Kerry: I take a soccer ball with me in the plane, and when we have to refuel somewhere, when we refuel somewhere we’re kicking it around. I think it was Cape Verde. That’s probably where it was. I’ve seen some photos of us doing that in Austria, I think there was one in Germany. You know when we land to refuel coming back from the Middle East or when we’re going somewhere. If it’s daytime or even if it’s night sometimes and everybody’s awake, we go out and kick it around.
Kerry: We’ve had a couple of tarmac games. It’s a little rough if you fall.
SI: Will you be watching any of the U.S.’s games during the World Cup?
Kerry: Oh for sure. I’ve got to leave to go abroad, but I want to try to catch that match [on Sunday] because it would be a big deal if we can get by Portugal. That’s huge. And you know, injuries on both sides, so it’ll be a question. We’ll see what happens, but I hope to be able to see it. It’s an interesting mix that Klinsmann has put together. He’s a pretty savvy guy. Amazing player himself, and we’ll see what happens.
SI: Lastly, I just wanted to ask you about how the State Department uses soccer in its global outreach programs, if there are any specific things you guys do with it.
Kerry: We had Cobi Jones and Tiffany Roberts here at the State Department in our Sports Envoy Program in May, and we also had the World Cup [trophy] here. We had the Vice President come over here to the State Department. We did a big event in our auditorium, and we held some soccer clinics and had a bunch of kids in and promoted sports cooperation with government and folks and so forth. We have a specific program called the Sports for Community Emerging Leaders in Action Program, and we’re going to bring about 15 Brazilian male and female development professionals with American mentors in the Youth Development Sector.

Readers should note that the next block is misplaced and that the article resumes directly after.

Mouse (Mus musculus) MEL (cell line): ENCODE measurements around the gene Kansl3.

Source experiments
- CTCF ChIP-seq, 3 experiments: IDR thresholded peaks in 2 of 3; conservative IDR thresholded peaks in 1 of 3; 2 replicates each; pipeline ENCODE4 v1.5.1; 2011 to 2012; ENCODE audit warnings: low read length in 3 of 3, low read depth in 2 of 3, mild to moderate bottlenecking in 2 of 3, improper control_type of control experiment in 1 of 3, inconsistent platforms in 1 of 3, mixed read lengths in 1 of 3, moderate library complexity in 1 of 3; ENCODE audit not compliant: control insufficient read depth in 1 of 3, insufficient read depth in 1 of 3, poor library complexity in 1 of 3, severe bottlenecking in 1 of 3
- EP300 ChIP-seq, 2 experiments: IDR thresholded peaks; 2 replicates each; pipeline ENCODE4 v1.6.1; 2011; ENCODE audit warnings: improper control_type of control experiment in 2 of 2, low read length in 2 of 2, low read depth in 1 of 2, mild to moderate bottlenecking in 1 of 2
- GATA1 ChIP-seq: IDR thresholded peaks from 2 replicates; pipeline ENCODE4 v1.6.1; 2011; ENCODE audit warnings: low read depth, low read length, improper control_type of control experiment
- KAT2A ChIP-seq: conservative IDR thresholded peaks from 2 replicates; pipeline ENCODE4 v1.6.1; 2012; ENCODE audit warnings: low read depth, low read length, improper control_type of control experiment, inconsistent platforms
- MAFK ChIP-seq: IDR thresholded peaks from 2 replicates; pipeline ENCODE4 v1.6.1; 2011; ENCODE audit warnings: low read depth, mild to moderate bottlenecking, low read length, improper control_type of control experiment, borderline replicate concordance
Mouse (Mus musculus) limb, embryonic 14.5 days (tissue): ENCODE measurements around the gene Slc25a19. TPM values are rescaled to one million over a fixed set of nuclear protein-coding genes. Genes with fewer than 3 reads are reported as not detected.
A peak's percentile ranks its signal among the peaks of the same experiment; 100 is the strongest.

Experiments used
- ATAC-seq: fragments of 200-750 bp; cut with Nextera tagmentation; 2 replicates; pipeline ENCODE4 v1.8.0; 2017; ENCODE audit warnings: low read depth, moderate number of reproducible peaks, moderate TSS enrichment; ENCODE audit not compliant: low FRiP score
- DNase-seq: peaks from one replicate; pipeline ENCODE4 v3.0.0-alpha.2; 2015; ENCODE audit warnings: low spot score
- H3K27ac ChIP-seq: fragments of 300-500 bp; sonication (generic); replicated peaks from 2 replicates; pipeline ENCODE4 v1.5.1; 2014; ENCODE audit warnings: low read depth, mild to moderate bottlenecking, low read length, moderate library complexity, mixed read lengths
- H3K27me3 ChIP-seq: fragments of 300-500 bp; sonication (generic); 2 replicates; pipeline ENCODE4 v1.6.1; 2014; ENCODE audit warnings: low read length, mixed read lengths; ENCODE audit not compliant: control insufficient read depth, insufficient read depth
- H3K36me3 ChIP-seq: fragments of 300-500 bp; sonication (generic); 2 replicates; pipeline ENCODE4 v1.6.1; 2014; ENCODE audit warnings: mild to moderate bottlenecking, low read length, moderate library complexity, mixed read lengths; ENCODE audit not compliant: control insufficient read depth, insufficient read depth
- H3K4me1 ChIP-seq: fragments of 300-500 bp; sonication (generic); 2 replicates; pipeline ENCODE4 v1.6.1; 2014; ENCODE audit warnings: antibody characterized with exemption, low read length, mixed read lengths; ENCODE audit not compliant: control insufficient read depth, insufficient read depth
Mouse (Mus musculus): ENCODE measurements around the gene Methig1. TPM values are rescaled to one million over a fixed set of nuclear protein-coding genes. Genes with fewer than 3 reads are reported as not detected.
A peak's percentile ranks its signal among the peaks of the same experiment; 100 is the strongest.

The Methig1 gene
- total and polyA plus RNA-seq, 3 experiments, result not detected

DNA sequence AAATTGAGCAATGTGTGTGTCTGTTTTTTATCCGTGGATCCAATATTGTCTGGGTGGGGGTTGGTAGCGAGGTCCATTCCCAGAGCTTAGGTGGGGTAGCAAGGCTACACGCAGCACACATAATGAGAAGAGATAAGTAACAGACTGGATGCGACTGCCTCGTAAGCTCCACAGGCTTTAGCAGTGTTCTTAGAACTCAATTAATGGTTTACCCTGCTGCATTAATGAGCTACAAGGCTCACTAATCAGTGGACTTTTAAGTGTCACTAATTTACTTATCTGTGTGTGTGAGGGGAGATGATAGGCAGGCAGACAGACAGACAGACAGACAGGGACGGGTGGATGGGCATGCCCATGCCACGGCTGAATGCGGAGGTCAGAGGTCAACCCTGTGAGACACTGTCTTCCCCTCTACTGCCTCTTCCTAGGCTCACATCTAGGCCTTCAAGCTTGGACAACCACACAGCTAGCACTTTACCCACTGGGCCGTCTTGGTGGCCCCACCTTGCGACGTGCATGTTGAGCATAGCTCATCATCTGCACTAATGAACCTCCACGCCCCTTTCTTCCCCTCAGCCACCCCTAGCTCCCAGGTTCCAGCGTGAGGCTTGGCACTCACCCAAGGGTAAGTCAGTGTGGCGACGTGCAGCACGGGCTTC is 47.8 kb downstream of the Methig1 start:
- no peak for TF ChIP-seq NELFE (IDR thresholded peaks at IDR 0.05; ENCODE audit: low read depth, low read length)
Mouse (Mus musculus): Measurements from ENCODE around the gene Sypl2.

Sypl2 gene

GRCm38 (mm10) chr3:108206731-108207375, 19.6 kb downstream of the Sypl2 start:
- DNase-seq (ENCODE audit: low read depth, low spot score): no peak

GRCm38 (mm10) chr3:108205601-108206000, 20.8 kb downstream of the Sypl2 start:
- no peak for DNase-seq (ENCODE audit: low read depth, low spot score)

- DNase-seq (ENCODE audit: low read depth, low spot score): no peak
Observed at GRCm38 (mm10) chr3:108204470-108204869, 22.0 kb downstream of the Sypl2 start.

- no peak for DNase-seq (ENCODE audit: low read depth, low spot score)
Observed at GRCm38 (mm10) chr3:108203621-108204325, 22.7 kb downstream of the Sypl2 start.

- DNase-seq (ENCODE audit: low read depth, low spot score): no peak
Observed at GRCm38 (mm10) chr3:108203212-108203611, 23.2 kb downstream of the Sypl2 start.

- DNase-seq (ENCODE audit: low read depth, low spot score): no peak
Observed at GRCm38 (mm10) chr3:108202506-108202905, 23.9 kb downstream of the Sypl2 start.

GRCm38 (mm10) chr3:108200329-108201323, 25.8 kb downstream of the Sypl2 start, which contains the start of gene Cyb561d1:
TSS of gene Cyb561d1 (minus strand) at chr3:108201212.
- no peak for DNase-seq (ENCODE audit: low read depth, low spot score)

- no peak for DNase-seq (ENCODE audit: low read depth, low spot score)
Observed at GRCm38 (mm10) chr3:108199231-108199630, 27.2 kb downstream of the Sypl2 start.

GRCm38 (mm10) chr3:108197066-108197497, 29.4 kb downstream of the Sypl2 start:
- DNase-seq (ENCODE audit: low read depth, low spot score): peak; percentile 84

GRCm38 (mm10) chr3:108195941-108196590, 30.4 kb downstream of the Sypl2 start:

When I was in Algeria a couple months ago, we did a big soccer thing. We went over to a Nike store and met with a bunch of kids where they have a soccer pitch. It’s a small, miniature pitch out in front of the store with small goals and everything. One of the professional players there was there and we had a big media thing with it. And we just talked about youth programs and the universality of sports. And so, you know, those are just a couple of examples of the kind of things we do. We send people abroad from one sport or another, we have different sports ambassadors. It is a language. When I went to Colombia, I played a seated wheelchair athlete, you know, volleyball match. A group of athletes were all arranged, as you would be normally, as you would be in any team, and played volleyball. It was fantastic.
It’s a way to communicate with people, one way or the other. Breaks down the barriers, proves commonality, takes away any of the sense of “We’re different” or “You’re different” and makes people the same with the same common passions. It’s a very strong language.
SI: Very cool. Well, I appreciate you taking the time and let’s see if the U.S. makes a run down here at the World Cup.
Kerry: We’re hoping, my friend. It would be really nice. Would be sweet to see. We’ll keep our fingers crossed. It’s the Death Bracket, I guess, right?
SI: Yeah, it is.
Kerry: And Germany looks pretty imposing, but, you know, they don’t have to worry about Germany to get out of the bracket, so that’s the key.